Many Americans are afraid that they won't be able to get health insurance if the Affordable Care Act (ACA) is repealed because they have a pre-existing condition.
They forget that millions of Americans had their insurance cancelled for not meeting ACA requirements. Whatever condition they had went instantly from being covered to being "pre-existing," states AAPS executive director Jane M. Orient, M.D.
On October 29, 2013, NBC News reported that 50 percent to 75 percent of the 14 million Americans with individual healthcare plans would receive a cancellation notice in the next year. This was despite Barack Obama's promise in an August 22, 2009, internet address that "If you like your private health insurance plan, you can keep your plan. Period."
Replacement plans were often triple the cost for terrible coverage.
ACA-compliant plans are "guaranteed issue/ community rating." This "protects" people's ability to wait until they get sick to buy insurance, and it guarantees that premiums will become unaffordable. Low-risk people do not voluntarily submit to being grossly overcharged, explains Dr. Orient. "Underwriting—which allows premiums based on risk—protects responsible people who continuously maintain coverage from those who game the system."
"What ACA did was to destroy real insurance and replace it with comprehensive prepayment for everything ACA's architects thought people should be allowed to have."
"Obamacare's preexisting conditions provisions literally penalize insurers that offer quality health insurance to the sick," writes Michael Cannon.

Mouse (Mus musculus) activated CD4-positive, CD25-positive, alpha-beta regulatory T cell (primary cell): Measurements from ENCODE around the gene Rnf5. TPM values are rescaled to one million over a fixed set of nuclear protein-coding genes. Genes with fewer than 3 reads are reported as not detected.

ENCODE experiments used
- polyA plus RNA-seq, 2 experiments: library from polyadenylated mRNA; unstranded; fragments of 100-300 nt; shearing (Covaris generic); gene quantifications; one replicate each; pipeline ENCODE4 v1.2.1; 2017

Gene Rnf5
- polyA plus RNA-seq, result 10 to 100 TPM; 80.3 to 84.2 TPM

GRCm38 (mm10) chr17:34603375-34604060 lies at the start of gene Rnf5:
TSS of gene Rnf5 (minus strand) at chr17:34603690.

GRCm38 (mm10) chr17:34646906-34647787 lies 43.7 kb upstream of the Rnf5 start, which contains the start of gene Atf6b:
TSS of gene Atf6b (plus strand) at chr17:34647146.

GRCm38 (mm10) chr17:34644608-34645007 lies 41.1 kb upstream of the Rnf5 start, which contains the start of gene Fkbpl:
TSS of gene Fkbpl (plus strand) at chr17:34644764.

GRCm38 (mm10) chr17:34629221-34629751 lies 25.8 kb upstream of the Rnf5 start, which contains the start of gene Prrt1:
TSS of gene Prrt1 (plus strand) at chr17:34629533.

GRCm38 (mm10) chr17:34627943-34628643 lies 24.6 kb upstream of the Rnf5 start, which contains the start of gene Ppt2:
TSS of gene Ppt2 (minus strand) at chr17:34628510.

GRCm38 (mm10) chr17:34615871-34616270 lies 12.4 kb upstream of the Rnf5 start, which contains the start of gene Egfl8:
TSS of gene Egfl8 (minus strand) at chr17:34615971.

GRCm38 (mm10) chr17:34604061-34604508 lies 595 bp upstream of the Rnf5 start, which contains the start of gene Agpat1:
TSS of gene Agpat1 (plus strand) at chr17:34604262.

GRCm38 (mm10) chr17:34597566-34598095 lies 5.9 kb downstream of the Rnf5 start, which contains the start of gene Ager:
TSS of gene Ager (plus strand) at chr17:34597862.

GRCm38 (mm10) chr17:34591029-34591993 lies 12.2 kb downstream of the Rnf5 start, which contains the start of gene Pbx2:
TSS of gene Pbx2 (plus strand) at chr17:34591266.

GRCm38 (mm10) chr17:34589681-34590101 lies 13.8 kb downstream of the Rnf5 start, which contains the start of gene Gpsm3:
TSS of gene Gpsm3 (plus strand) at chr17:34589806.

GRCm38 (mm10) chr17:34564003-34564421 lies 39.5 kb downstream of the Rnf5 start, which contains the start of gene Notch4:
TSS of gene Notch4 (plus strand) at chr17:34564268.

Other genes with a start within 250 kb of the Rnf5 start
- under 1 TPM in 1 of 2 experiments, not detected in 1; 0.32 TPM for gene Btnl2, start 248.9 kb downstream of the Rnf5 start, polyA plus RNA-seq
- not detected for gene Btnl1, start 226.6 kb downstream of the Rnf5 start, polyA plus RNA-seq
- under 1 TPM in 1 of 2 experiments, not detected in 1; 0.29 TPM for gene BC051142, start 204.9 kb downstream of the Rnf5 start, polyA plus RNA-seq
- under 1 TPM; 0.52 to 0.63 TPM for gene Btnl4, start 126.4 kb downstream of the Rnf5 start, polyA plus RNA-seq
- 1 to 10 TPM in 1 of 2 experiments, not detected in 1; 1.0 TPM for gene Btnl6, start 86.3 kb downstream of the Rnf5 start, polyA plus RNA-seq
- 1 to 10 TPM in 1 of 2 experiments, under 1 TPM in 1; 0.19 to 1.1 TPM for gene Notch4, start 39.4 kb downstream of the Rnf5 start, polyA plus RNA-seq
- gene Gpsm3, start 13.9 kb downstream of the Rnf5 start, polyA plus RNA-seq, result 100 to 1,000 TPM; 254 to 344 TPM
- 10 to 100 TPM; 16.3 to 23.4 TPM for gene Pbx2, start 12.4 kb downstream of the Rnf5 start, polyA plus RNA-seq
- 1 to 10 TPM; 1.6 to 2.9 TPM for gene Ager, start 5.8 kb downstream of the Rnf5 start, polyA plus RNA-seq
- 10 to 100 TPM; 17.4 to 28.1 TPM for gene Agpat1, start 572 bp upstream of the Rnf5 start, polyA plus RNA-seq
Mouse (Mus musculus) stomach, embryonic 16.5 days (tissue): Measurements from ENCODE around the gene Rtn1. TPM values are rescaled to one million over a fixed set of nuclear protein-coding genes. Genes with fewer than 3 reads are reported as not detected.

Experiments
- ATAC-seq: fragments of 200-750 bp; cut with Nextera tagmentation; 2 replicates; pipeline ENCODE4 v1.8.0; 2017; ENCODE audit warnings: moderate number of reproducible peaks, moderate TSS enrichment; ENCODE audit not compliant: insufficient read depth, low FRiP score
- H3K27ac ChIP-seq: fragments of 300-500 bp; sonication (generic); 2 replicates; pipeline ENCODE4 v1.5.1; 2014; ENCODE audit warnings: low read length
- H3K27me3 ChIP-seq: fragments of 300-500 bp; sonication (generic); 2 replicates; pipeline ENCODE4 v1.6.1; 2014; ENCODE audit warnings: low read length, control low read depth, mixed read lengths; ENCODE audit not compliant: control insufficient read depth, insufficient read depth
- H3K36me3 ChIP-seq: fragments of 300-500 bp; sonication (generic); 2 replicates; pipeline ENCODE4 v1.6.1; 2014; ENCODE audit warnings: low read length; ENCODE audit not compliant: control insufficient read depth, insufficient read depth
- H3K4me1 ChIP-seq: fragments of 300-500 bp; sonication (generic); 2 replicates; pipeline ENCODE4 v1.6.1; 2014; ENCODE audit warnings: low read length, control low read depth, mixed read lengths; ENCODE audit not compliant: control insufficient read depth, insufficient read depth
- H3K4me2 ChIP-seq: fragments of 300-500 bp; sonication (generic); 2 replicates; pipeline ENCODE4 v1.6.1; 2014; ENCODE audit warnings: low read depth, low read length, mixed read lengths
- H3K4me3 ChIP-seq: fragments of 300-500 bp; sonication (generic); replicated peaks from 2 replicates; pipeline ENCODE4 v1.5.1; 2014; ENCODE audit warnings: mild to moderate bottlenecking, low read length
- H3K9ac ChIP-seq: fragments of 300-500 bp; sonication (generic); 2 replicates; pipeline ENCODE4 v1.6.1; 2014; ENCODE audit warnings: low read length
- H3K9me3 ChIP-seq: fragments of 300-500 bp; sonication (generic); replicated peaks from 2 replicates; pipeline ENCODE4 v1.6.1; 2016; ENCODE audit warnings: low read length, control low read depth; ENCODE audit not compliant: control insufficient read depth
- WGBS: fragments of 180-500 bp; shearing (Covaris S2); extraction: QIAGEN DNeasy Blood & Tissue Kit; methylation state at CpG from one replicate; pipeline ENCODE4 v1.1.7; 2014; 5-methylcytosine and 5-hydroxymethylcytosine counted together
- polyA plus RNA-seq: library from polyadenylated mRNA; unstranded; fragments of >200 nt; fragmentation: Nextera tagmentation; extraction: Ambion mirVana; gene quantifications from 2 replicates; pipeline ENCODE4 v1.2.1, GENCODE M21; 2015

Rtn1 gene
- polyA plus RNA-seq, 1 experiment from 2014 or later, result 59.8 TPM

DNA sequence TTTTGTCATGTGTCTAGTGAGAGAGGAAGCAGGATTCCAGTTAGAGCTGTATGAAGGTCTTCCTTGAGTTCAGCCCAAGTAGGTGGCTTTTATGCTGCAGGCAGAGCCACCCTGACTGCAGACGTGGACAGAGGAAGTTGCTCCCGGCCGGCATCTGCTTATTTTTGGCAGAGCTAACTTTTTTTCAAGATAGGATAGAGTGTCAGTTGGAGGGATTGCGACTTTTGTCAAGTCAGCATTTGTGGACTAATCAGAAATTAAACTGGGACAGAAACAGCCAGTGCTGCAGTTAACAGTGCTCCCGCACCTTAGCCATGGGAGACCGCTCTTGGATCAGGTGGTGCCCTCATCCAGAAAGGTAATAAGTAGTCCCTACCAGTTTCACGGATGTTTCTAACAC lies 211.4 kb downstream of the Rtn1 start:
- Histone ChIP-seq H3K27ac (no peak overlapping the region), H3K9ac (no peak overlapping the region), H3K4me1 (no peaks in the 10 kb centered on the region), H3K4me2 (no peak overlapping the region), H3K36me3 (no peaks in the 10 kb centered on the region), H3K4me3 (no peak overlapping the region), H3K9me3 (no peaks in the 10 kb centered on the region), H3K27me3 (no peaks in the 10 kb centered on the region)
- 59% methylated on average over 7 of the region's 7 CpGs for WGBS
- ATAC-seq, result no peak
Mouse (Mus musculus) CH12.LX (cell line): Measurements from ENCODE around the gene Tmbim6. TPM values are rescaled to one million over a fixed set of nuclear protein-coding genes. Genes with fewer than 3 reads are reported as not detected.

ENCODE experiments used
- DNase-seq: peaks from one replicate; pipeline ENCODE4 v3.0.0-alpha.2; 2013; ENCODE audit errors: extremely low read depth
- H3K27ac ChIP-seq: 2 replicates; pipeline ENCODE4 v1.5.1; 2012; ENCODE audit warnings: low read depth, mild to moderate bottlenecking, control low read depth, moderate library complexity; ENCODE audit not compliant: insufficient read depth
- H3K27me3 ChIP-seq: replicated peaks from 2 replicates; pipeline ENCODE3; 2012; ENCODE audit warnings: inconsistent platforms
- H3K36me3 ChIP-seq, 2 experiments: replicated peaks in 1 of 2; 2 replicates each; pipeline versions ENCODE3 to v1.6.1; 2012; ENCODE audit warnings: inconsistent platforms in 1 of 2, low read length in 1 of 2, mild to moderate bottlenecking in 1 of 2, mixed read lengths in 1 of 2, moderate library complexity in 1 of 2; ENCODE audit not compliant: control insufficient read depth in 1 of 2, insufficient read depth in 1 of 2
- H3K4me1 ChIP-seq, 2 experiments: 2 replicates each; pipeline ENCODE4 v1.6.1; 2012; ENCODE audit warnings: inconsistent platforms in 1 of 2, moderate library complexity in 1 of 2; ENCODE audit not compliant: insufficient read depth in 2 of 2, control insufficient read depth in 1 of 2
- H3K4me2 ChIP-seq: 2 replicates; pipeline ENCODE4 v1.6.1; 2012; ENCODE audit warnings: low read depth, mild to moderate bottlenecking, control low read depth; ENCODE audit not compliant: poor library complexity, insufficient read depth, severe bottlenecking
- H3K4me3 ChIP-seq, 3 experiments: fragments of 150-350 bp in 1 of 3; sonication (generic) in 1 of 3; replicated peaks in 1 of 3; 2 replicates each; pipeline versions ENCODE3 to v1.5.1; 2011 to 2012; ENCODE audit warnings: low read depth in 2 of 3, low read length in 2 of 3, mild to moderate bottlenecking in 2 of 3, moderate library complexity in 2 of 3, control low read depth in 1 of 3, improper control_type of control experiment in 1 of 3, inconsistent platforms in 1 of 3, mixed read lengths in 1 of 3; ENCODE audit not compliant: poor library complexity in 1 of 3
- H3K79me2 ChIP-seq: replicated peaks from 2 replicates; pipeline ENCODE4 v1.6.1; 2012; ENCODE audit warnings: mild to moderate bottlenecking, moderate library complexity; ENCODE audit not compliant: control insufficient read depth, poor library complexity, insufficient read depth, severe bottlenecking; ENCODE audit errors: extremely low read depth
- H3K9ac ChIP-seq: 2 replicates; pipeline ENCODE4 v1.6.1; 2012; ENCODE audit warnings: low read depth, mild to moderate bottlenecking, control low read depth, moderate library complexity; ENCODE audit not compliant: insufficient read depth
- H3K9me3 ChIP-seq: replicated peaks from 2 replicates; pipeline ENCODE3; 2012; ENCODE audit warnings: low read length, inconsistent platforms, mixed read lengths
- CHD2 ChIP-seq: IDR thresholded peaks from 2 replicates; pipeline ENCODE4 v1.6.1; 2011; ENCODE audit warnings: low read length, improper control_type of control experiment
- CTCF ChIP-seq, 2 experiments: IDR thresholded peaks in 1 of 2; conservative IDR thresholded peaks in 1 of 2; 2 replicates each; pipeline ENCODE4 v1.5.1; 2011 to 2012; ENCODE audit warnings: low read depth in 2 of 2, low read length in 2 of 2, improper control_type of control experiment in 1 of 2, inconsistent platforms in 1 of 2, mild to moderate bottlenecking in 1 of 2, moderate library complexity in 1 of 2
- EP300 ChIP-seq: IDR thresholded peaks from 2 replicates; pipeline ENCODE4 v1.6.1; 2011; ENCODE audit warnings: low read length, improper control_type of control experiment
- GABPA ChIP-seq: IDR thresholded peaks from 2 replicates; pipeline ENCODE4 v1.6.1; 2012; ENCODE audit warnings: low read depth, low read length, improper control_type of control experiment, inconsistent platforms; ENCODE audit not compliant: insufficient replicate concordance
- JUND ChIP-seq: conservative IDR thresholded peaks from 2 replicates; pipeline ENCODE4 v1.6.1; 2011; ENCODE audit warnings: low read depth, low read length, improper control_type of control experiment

ACA also destroyed the high-risk pools that states already had to address pre-existings.
"Medicare for All would complete the job that ACA started, and destroy health insurance," Dr. Orient stated. "It would cancel all private plans, outlaw alternate insurance for anything Medicare ostensibly covered, and turn all health problems into pre-existings. Thus, there would be no going back."
"For the inevitable cost explosion, the only response would be to deny services or drive them off the market by underpayment. Patients can expect five-minute visits after a months-long wait."
- Repealing federal mandates and allowing Americans to buy voluntary, affordable health insurance
- Educating people that "major medical" coverage, rather than prepayment for services people don't need or want or which would cost much less without the third party, is not "junk" or "bare bones," but rather true insurance
- Promoting honest price signals
- Repealing laws that inhibit competition, such as ACA's restrictions on physician-owned hospitals
- Liberalizing Health Savings Accounts and eliminating tax discrimination against individually owned insurance, Direct Primary Care, or other direct payment arrangements.